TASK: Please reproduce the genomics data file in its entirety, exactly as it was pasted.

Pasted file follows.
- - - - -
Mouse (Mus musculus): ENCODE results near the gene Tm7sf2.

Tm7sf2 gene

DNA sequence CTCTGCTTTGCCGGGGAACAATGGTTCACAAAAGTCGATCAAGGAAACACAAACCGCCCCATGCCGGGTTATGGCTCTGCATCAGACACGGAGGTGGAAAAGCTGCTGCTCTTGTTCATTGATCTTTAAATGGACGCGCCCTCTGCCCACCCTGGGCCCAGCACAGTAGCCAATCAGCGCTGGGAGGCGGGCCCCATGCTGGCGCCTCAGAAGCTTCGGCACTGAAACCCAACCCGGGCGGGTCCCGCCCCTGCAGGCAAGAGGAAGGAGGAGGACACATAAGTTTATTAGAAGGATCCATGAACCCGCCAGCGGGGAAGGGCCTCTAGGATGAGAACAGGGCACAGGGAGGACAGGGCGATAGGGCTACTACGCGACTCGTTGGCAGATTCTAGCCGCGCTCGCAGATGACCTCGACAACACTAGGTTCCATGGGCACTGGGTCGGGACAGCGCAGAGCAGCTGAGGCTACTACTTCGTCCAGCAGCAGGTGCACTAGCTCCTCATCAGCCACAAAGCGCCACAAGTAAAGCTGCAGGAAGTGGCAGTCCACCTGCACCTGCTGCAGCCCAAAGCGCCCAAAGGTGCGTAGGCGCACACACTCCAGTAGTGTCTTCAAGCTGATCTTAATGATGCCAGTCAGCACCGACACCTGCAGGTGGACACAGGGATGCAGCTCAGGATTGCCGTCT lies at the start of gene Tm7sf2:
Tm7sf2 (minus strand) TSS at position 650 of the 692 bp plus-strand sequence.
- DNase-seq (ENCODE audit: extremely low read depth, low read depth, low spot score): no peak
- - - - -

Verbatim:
Mouse (Mus musculus): ENCODE results near the gene Tm7sf2.

Tm7sf2 gene

DNA sequence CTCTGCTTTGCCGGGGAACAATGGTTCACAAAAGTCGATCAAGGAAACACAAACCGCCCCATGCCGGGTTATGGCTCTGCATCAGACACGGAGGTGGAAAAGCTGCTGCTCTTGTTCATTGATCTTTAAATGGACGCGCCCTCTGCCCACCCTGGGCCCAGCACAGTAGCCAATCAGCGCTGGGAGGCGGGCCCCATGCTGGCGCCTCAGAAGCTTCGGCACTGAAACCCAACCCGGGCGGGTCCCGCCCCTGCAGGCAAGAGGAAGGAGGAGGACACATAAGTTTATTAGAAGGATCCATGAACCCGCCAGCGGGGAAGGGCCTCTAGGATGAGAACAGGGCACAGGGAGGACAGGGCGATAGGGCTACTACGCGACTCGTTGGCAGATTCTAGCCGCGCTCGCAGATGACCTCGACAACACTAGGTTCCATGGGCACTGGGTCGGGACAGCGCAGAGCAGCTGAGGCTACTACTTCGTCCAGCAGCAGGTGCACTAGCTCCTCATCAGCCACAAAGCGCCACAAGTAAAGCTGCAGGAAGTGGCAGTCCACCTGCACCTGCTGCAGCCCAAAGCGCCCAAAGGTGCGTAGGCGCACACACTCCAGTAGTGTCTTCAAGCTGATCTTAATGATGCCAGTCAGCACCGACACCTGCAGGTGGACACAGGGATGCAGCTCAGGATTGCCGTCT lies at the start of gene Tm7sf2:
Tm7sf2 (minus strand) TSS at position 650 of the 692 bp plus-strand sequence.
- DNase-seq (ENCODE audit: extremely low read depth, low read depth, low spot score): no peak